Beijing has issued a new White Paper on Human Rights claiming that the human rights situation in China has improved. The release of the White Paper, the eighth China has issued since 1991, is likely to be timed to coincide with the UN Human Rights Commission in Geneva. US officials filed a resolution this week urging the Commission to condemn Cuba but were silent on China (ICT Report: US backs away from UN resolution on China in Geneva)

The White Paper depicted rights violations by China’s security personnel as criminal aberrations by wayward officials. In February, the U.S. State Department released the Country Reports on Human Rights Practices for 2004, which found that Chinese authorities in Tibet “continued to commit serious human rights abuses, including extra-judicial killing, torture, arbitrary arrest, detention without public trial, and lengthy detention of Tibetans for peacefully expressing their political or religious views.” The report additionally found that repressive social and political controls continued to limit the fundamental freedoms of Tibetans and risked undermining Tibet’s unique cultural, religious, and linguistic heritage.

The South China Morning Post in Hong Kong was one of various newspapers to comment on the latest White Paper, which is part of Beijing’s intensive efforts to promote its achievements and counter western criticism. The Chinese authorities view any mention of Tibet or human rights issues by foreign governments as “interference” in China’s “internal affairs”. The SCMP article is enclosed below.

Beijing’s white paper on rights dismissed
Thursday, April 14, 2005

Josephine MA, Beijing; South China Morning Post

Beijing has again attempted to make a case that the mainland’s human rights situation has improved in an annual white paper on the issue – this time citing its booming economy and efforts to reduce taxes on farmers as evidence.

The State Council’s report, entitled “China’s Progress in Human Rights 2004”, highlights rapid economic growth, agricultural tax cuts, better employment opportunities, progress in poverty reduction and even the rising number of cars on the country’s roads to show that living standards have improved.

Beijing has long insisted that human rights should be defined as the right to survival and development.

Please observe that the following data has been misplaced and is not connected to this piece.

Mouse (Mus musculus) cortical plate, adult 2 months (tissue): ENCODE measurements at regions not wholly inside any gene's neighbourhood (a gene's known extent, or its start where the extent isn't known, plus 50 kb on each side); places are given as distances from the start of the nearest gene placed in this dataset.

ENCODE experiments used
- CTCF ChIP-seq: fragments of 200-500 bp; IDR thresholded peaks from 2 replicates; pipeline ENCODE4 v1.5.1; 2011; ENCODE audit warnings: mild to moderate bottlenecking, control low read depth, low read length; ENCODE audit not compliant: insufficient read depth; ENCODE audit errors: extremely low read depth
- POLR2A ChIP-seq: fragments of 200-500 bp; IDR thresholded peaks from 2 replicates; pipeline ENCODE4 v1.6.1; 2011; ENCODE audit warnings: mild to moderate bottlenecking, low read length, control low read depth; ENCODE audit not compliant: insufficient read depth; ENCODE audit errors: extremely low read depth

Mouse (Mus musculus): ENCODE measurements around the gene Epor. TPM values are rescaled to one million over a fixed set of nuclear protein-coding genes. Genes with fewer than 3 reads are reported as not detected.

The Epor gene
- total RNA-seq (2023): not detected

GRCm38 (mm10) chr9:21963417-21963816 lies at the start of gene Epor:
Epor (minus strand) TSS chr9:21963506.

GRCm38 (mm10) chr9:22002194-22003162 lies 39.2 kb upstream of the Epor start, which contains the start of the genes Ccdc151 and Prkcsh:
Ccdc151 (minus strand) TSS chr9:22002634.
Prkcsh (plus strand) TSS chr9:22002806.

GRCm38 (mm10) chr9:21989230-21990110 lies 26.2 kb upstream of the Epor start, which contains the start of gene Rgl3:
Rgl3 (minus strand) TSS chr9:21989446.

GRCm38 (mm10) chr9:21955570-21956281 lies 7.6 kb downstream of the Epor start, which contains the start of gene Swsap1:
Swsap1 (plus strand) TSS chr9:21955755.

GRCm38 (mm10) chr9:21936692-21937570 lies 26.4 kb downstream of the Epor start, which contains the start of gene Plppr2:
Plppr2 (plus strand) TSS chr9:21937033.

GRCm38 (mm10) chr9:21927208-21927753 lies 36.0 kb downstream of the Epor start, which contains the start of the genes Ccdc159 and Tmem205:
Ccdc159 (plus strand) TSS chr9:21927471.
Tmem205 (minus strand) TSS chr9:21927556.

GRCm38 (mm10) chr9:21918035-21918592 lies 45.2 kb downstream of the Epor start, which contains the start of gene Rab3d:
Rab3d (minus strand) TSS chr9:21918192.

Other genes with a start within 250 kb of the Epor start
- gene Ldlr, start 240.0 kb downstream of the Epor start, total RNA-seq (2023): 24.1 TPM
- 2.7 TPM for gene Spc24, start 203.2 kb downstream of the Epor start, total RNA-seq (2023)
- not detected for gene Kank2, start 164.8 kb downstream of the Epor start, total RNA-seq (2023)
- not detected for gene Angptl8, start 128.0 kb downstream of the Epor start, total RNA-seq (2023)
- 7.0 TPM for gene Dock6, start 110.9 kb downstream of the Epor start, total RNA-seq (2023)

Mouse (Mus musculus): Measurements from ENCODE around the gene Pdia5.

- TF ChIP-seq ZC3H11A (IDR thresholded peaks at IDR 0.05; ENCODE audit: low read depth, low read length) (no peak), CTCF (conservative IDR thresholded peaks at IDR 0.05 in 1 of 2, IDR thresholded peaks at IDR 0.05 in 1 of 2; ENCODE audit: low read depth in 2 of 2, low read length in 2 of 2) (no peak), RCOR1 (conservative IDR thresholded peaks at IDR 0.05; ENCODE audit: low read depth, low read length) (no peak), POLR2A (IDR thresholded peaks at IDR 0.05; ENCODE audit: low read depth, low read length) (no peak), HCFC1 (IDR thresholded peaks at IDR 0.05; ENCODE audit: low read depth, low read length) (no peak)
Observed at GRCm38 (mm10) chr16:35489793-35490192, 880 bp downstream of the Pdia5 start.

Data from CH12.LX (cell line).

The report acknowledges that abuses of power by government officials – particularly in the judiciary and police – remain a main area in need of improvement, and underscores cleanup campaigns by the government.

It said these campaigns targeted abuses including “illegal detention and searches, extortion of confession, evidence gathering with violence and torture of detainees”.

A total of 1,595 officials suspected of criminal activities had been punished as a result of the campaigns, it said. The government and the courts also ordered the release of almost 10,000 people detained illegally last year.

Nicolas Becquelin, research director of Human Rights in China, said the report was more a “diplomatic exercise” to counterbalance the repeated criticisms of the mainland’s human rights record by the international community – with little relation to reality.

“In terms of hardcore human rights like freedom of assembly, freedom of expression and freedom of religion, there has been no improvement whatsoever,” he said.

“The fact that people in China today have more space and certainly more freedom to conduct their lives does not mean that their lives are guaranteed and protected by the state.”

He said a spate of arrests and crackdowns on journalists, lawyers and intellectuals were signs that the government was not becoming more tolerant.

One such arrest occurred yesterday, according to Agence France-Presse. An American rights worker funded by a grant from the US National Endowment for Democracy was detained by police yesterday and interrogated about his work before being fined for not carrying his passport, the news agency reported.

Adam Briscoe, who works for the mainland non-government organisation Empowerment and Rights, said he was taken from the group’s Beijing offices and questioned for several hours about his work.

The group has been documenting human rights issues and large petition movements linked to the widespread requisition of land by officials and government entities.